Szczecin that No Longer Exists

The exhibition composes the pre-war city of scarce fragments and in surviving memorabilia it searches for the spirits of its residents from the times of rapid growth, when each field of life was accompanied by progress and improvement.  

 

At the end of the nineteenth century the capital of Pomeranian Province was becoming a modern city with developed network of public transport, extraordinary restaurants, splendorous department stores and public facilities like cinemas, theatres, concert halls or museums. The city relatively quickly developed its centre with glamorous buildings along broad streets and large squares, with numerous schools, green areas and stately complex named Hakenterrasse (present Wały Chrobrego) which has been attracting strollers up to this day. 

The change of the city panorama was noticed by numerous painters, who found lively harbour and the Oder River bank particularly attractive. The views by Fritz Hans Modrow, Wilhelm Hoffman, Willy Stöwer and other artists presented at the exhibition make it possible to understand what were the most important themes of the city life of that time. An eye-catching wrok of art is "Harbour in Szczecin" signed JR initials, painted in 1899. With extraordinary accuracy it presents riggings, sail sewings and details by which some of the vessels may be identified. he mood of pre-war Szczecin has been captured also by views of the Old Town which may be found in paintings by Helene Runge ("View of the Castle Tower”) or Oswald Polte ("Hay Market in Szczecin”).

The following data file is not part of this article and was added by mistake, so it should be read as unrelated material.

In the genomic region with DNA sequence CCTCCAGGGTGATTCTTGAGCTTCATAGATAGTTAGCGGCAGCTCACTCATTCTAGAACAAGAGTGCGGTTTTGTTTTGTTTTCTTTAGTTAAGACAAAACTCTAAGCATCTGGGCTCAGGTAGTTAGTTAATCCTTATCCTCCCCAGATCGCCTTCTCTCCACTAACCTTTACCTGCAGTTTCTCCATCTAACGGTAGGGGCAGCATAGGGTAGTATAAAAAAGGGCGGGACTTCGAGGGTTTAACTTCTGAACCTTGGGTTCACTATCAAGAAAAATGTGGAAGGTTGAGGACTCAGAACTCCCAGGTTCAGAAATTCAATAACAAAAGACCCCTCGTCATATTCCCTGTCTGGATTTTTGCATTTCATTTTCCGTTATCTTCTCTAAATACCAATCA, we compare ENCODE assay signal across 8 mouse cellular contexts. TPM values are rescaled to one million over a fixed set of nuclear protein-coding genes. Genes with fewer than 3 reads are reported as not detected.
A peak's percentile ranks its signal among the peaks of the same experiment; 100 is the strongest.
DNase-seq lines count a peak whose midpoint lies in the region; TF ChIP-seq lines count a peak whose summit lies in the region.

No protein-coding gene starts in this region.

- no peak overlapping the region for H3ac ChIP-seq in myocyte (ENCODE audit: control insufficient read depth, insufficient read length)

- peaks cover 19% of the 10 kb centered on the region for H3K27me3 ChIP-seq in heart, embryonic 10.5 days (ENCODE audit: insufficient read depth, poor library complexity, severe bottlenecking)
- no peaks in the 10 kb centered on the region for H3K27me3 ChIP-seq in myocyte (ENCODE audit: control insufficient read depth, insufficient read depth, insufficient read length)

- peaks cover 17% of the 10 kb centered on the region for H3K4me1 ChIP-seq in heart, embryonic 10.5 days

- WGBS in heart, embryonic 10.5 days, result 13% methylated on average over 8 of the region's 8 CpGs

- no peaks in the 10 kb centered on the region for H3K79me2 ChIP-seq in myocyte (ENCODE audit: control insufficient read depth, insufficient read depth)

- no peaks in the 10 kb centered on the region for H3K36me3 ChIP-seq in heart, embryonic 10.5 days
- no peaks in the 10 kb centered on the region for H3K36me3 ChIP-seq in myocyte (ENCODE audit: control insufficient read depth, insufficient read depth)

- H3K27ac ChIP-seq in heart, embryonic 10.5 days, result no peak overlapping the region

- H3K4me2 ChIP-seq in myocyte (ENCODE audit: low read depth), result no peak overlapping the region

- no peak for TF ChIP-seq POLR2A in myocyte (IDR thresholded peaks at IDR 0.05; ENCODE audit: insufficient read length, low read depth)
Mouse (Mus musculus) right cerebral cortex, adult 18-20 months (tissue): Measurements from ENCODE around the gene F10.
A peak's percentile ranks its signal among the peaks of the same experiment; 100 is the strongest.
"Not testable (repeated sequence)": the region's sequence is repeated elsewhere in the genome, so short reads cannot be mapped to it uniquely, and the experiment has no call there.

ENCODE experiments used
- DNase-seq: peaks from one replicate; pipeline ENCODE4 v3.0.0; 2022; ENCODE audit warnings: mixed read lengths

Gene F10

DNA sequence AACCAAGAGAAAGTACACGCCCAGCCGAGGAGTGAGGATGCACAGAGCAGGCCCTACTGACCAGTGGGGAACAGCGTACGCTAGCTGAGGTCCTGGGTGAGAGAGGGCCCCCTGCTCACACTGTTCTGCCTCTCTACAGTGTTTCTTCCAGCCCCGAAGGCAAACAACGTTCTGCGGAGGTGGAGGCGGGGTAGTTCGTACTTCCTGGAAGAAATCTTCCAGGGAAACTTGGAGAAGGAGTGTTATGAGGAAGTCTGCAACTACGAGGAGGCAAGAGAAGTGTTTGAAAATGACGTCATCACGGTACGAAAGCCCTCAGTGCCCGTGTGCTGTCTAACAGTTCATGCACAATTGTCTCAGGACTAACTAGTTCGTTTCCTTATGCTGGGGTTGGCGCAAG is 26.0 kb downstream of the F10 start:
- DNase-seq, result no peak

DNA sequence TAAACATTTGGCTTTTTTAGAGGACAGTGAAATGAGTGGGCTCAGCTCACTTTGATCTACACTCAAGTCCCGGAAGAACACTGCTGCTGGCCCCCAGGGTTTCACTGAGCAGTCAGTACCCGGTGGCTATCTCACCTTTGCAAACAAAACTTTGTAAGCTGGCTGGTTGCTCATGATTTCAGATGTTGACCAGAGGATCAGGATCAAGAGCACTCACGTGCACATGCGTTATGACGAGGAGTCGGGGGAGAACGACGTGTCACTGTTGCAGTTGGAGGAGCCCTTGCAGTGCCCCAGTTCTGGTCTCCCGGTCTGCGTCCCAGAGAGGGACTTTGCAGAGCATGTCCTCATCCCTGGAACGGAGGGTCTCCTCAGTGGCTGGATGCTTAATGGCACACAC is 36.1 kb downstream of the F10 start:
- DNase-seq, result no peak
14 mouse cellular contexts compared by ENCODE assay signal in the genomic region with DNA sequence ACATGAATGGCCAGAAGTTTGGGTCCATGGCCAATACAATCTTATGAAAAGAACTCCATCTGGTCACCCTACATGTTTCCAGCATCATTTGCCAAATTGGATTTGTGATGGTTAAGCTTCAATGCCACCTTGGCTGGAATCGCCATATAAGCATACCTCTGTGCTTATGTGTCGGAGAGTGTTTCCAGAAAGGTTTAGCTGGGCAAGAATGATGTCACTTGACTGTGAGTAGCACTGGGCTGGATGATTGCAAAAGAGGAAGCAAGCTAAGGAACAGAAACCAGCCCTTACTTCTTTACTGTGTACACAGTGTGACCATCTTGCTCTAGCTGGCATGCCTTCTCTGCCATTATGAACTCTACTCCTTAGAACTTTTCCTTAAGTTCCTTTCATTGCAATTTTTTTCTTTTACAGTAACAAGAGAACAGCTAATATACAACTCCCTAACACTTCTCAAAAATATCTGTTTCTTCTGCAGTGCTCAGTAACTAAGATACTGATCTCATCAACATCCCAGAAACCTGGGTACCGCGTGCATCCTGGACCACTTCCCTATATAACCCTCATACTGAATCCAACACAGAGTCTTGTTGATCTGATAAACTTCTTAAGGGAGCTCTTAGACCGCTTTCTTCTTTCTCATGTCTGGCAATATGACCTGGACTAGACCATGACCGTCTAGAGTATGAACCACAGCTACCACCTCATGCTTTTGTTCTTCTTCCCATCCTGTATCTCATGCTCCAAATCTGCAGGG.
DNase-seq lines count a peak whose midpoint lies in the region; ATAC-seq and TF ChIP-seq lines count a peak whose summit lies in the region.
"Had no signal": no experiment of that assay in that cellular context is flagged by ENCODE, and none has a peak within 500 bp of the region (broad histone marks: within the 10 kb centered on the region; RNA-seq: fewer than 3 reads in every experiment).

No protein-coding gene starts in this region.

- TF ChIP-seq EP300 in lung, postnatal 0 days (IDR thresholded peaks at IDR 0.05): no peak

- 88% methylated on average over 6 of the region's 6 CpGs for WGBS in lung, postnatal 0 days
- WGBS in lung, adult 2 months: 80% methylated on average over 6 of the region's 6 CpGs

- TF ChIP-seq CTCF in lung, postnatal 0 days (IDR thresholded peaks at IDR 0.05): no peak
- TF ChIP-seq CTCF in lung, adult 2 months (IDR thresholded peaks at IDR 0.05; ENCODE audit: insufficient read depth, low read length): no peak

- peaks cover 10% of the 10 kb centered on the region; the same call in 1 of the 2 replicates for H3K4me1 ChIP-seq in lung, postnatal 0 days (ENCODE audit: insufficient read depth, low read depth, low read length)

Apart from the harbour and the shipyard, large industrial plants appeared in the cityscape. They included "Kraft” ironworks, or J. Gollnow steel company. Stoewer factory, that had been known in Germany on account of its excellent sewing machines, typewriters or bicycles, developed in the automobile market. Brewing developed locally, dominated by "Borisch”, "Elysium” and "Bergschloss” brands, called "The Three Kings". Beside the large ones, numerous small companies existed in Szczecin, responding to demanding needs of the citizens, like goldsmith Wilhelm Schellmann's jewellery shop. 

Szczecin of the turn of the nineteenth and twentieth centuries was a charming city, the inhabitants of which created and surrounded themselves with art and artistic everyday items. Seemingly random set of everyday use objects presented on the exhibition is a trace of those for whom Szczecin had been the house for generations as well as those who had arrived here looking for job or success in business.  

The sign of the city prosperity were fountains founded in 1898 near the City Hall of the time, having rich representative sculpture, designed by Ludwig Manzel. Its central part was a statue of mythic Sedina, personifying the Hanseatic City of Stettin. The sculpture has been lost since World War II. Its bronze model is presently a landmark of Museum exposition, par excellence symbolizing Szczecin that no longer exists.